Sunnycat, its a statistical thing.
As around 80-90% of children are vaccinated against WC, it make sense that if it doesn't provide 100% protection, then 'more' children will get WC.
So, imagine there are 2 million children in Australia and 90% are vaccinated. That means 200,000 children are not vaccinated, but 1.8 million children are. If the vaccine is only 80% effective, then only 1.44 million children are protected, and 360,000 are not.
What you really want to compare is the rate of infection between vaccinated and non-vaccinated kids, because otherwise the 'rate' is skewed.
For vaccination to be ineffective, the rate of the disease (and the severity) needs to be the same or higher amongst vaccinated children when compared to non-vaccinated children.
In fact, for Australia:
So if immunisation programs have been successful, why is whooping cough still a problem?
Prevents severe illness and death
The short answer, according to immunisation expert Professor Peter McIntyre, is because the pertussis vaccine is good at reducing the risk of severe disease and death, but is not necessarily going to prevent infection altogether.
"It's not like measles vaccine where if you have the vaccine you just won't get measles infection," says McIntyre, director of the National Centre for Immunisation Research and Surveillance of Vaccine-Preventable Diseases at the University of Sydney.
"The pertussis vaccine is decreasing the amount of infection to some extent, but mostly what it's doing is decreasing how sick you get."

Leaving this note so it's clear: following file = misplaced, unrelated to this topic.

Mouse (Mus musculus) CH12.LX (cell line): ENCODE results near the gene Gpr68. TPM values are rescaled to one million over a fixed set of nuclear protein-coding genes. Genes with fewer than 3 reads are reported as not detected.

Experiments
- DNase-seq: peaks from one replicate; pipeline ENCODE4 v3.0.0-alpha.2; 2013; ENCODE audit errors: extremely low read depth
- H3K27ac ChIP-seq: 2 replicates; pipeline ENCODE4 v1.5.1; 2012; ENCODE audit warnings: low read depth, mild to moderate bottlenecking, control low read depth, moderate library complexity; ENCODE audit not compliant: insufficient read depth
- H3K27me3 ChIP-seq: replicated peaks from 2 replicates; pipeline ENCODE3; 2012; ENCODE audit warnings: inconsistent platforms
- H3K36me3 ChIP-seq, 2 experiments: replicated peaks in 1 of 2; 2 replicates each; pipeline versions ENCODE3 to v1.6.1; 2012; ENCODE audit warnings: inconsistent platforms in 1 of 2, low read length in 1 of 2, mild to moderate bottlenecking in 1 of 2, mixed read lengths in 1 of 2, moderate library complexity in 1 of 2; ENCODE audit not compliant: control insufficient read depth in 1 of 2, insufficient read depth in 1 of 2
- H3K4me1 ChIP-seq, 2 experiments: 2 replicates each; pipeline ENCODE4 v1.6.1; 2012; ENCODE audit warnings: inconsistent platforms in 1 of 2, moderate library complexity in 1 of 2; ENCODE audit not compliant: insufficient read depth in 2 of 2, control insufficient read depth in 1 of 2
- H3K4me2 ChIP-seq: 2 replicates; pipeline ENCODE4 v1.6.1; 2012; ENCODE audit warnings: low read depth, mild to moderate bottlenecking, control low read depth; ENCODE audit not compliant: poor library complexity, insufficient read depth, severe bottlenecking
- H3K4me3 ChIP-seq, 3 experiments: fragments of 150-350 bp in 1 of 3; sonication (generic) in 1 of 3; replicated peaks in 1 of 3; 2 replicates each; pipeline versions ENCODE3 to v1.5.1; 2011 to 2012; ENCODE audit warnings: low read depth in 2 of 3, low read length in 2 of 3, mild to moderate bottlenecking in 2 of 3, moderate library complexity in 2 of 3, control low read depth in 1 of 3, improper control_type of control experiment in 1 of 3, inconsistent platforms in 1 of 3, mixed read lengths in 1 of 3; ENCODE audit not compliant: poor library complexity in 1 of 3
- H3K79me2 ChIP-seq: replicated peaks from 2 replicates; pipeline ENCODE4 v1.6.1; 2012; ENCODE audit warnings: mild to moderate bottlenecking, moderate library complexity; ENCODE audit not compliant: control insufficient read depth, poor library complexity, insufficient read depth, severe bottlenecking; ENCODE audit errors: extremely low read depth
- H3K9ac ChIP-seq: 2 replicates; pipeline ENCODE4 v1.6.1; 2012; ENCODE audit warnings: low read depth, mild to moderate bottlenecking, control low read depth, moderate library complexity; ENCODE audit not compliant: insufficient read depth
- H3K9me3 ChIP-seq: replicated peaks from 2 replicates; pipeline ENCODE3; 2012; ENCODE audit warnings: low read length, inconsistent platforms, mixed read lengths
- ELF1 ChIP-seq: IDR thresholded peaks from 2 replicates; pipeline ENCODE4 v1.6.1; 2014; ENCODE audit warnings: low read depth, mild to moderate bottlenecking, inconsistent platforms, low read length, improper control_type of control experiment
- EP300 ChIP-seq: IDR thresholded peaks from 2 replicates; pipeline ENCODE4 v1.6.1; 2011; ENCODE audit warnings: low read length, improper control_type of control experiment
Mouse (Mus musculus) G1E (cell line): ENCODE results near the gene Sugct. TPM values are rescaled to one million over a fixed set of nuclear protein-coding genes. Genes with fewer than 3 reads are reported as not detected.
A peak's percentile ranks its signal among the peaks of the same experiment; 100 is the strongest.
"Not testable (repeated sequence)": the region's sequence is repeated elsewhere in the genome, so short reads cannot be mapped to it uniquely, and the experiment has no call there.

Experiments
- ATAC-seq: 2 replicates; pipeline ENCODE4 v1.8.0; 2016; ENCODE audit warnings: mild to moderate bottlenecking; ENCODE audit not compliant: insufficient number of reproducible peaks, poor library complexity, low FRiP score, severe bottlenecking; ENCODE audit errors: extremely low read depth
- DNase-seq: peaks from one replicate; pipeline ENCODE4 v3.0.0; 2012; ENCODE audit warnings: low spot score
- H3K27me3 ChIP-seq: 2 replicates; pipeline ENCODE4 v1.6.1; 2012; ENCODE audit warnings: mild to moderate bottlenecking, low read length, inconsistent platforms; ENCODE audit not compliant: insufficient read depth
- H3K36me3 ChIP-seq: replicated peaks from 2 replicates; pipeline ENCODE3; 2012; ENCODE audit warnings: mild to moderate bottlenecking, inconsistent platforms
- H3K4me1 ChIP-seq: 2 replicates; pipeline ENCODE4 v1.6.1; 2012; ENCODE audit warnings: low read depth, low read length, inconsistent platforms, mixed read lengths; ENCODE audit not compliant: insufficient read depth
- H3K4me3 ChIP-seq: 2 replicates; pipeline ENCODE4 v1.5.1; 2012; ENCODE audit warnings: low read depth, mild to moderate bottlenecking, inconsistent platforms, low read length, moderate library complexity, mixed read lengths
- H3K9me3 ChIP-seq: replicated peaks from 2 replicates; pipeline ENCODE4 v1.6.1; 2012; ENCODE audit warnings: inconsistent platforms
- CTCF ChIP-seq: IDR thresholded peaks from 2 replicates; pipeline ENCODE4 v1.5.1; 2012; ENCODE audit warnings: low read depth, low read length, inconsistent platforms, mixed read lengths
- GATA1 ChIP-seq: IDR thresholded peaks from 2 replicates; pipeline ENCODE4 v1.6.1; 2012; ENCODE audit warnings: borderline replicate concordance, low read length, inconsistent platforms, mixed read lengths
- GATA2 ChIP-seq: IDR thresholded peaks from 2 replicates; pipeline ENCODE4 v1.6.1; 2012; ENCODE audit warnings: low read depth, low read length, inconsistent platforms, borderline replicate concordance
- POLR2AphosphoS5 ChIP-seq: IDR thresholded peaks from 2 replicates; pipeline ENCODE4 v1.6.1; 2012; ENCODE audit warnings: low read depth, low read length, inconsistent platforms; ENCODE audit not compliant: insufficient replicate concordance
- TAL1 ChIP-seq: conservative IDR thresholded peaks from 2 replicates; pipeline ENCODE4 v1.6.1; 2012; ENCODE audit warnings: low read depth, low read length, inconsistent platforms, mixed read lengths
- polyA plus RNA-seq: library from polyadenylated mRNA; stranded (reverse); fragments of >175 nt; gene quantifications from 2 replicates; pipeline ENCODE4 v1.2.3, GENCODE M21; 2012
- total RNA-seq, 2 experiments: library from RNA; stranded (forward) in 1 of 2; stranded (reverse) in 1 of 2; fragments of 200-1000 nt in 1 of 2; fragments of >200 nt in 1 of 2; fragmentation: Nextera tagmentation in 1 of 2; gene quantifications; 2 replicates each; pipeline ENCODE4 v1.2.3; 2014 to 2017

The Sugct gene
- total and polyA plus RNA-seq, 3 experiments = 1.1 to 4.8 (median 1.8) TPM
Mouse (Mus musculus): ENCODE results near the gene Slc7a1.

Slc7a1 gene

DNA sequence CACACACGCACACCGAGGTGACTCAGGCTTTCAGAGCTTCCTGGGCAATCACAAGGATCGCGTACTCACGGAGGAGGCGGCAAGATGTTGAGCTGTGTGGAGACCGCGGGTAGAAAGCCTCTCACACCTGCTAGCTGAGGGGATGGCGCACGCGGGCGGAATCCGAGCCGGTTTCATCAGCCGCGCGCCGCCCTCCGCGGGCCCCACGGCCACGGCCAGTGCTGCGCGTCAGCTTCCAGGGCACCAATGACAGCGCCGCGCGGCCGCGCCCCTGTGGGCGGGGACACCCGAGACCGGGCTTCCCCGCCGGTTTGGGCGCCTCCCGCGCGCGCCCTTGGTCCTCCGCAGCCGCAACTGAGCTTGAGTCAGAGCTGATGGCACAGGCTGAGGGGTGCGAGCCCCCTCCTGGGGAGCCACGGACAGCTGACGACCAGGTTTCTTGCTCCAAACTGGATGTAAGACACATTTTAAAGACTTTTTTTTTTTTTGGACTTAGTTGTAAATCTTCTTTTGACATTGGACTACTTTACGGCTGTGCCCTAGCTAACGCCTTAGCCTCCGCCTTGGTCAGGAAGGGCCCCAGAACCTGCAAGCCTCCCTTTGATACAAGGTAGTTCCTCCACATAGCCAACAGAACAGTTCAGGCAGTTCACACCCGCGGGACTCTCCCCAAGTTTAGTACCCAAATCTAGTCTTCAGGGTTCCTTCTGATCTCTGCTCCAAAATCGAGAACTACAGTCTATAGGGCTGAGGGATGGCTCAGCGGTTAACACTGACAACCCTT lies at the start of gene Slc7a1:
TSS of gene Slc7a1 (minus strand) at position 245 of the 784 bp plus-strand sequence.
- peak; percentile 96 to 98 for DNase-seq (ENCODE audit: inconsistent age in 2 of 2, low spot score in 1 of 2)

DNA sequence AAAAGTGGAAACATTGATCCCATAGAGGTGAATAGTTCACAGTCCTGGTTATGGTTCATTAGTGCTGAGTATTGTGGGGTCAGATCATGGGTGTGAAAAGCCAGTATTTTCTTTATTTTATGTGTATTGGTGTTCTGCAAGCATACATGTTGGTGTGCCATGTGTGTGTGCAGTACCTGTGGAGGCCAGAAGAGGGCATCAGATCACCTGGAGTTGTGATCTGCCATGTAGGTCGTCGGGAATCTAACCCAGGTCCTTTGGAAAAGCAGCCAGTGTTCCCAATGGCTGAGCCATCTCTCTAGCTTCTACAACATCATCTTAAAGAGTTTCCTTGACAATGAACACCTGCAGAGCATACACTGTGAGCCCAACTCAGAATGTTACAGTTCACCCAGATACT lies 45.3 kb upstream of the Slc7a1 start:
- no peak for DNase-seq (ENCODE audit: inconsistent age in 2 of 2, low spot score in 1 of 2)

This means children who might otherwise have got extremely sick and ended up in intensive care on oxygen or even died, now get a milder infection or sometimes show no symptoms at all.
Also if you've had the vaccine you're less likely to transmit the disease to those around you.
However, it does mean that a significant proportion of infections will occur in vaccinated individuals.
"You'd expect that because if 95 per cent of kids are immunised and if you find that 95 per cent of the cases are also immunised, then that means that the vaccine's not doing anything," McIntyre says.
But that's not the case. Only about 70 per cent of reported cases of whooping cough occur in people who have had the pertussis vaccine.
"That's telling you that the vaccine is working and if you do the numbers, that equates to about an 80 per cent effectiveness of the vaccine."
is a good explanation about the rates.
So, the bottom line is that more non-vaccinated people get WC, as a percentage
, than vaccinated people. Vaccination is playing safe on the percentages.